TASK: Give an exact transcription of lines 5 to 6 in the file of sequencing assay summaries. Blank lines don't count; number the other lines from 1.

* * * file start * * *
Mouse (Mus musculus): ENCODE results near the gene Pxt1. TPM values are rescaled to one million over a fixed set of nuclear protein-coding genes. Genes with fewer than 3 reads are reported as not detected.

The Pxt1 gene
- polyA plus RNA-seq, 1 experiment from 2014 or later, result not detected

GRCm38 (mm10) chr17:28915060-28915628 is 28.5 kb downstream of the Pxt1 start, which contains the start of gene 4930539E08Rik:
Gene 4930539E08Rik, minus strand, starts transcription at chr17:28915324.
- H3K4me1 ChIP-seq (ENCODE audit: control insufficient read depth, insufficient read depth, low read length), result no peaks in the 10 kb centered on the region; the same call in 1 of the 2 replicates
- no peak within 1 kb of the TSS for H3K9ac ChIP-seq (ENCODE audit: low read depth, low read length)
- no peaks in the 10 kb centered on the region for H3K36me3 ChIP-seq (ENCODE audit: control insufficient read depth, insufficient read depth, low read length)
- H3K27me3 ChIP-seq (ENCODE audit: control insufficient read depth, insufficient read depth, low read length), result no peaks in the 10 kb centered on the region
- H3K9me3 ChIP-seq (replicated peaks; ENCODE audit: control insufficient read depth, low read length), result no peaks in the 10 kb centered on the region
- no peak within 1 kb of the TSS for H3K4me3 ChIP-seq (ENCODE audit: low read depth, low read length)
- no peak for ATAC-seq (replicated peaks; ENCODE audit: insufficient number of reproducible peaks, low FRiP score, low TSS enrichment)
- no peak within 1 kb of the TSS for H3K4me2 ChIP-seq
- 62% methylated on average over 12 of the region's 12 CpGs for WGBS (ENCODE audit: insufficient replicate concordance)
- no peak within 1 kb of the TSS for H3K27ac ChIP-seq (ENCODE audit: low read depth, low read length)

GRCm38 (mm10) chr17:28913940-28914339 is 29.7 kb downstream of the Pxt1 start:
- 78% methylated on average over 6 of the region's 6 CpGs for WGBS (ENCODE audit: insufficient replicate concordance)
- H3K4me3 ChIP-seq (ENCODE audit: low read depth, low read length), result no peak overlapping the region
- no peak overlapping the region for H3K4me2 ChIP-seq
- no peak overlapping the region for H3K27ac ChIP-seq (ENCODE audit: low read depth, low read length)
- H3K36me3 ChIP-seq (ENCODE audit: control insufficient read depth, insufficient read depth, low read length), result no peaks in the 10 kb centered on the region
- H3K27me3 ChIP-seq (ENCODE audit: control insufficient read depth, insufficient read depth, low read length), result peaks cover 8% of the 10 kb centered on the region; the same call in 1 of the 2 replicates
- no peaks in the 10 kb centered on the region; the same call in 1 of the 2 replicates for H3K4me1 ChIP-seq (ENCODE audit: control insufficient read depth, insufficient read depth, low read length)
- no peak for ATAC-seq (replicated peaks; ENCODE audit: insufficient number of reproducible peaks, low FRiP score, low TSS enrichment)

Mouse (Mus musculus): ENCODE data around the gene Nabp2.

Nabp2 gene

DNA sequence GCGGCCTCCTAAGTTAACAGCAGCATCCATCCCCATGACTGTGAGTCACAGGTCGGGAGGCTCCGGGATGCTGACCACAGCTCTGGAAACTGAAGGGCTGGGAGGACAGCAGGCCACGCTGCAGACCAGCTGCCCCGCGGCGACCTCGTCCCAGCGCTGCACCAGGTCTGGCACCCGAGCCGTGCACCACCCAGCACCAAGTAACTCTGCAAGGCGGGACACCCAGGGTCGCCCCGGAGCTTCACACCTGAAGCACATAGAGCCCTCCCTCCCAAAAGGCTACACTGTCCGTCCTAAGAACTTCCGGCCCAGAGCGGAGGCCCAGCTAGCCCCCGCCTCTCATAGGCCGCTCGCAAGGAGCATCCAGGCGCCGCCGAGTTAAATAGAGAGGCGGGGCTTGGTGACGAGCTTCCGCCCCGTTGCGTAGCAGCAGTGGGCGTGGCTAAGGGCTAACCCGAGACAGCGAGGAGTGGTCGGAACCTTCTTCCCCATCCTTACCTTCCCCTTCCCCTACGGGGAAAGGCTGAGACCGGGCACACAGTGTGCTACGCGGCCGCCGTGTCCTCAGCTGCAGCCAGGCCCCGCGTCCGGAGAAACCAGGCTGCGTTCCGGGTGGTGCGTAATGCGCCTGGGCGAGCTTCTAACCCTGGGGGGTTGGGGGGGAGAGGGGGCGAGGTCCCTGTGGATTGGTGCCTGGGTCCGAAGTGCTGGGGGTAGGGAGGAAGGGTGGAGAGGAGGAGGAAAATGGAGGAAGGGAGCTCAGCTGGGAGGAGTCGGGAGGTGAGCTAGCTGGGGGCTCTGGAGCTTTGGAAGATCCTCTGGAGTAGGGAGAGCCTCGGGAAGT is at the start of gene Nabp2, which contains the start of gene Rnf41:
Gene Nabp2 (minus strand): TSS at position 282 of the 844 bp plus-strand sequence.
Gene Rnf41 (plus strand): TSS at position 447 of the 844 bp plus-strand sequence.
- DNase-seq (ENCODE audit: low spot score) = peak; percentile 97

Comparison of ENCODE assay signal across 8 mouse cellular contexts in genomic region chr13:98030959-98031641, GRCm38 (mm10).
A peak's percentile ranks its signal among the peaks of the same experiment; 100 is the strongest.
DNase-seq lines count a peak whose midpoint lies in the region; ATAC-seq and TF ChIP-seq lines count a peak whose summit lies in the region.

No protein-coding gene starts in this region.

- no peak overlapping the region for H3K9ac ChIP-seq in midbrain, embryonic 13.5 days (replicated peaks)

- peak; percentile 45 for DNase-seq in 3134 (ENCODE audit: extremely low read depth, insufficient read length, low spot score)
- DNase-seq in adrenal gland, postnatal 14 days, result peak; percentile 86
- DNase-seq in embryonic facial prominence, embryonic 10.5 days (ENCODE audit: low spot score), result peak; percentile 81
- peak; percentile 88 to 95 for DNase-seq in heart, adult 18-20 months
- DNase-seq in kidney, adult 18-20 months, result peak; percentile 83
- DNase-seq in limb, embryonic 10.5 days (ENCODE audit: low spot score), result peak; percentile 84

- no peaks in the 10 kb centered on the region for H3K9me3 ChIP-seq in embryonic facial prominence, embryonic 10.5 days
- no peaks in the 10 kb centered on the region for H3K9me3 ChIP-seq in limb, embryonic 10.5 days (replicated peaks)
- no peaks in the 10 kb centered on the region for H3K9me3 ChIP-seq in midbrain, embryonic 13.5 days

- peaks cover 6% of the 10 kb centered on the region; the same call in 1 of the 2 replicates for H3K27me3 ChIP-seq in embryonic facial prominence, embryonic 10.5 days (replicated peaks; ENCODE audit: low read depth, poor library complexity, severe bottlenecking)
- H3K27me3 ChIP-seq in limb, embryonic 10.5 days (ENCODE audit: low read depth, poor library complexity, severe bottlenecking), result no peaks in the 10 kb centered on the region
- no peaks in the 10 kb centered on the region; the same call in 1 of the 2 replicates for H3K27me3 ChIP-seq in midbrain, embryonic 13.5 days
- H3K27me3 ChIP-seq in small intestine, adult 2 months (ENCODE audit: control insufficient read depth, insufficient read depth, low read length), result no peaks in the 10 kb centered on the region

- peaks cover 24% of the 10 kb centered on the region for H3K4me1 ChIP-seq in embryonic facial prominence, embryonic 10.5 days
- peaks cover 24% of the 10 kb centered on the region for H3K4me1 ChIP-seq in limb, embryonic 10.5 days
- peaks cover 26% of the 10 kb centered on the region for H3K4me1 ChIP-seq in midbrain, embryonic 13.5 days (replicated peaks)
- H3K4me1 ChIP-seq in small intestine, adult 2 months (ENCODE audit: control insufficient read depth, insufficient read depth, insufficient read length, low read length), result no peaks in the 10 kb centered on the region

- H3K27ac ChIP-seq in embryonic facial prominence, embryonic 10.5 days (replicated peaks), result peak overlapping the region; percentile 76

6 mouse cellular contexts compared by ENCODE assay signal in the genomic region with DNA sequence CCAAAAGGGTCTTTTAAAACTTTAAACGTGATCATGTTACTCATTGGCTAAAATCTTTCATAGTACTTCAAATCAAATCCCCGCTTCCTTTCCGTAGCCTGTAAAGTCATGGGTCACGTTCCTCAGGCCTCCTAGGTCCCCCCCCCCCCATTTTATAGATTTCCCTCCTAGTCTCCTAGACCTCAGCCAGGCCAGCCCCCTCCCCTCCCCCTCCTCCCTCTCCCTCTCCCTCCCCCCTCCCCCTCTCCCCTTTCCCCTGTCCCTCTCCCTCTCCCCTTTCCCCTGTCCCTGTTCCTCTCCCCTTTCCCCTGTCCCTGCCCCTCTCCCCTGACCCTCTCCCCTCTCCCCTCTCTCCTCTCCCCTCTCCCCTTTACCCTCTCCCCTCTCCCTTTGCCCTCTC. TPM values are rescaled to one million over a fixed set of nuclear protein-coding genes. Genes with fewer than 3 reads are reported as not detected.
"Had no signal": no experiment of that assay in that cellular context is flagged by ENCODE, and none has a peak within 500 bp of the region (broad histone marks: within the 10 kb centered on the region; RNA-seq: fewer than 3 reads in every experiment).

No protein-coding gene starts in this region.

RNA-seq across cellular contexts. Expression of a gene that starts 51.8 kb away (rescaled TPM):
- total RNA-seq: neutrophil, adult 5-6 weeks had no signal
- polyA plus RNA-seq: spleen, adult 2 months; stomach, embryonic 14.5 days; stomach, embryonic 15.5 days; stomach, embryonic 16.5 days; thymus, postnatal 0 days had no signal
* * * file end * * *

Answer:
Gene 4930539E08Rik, minus strand, starts transcription at chr17:28915324.
- H3K4me1 ChIP-seq (ENCODE audit: control insufficient read depth, insufficient read depth, low read length), result no peaks in the 10 kb centered on the region; the same call in 1 of the 2 replicates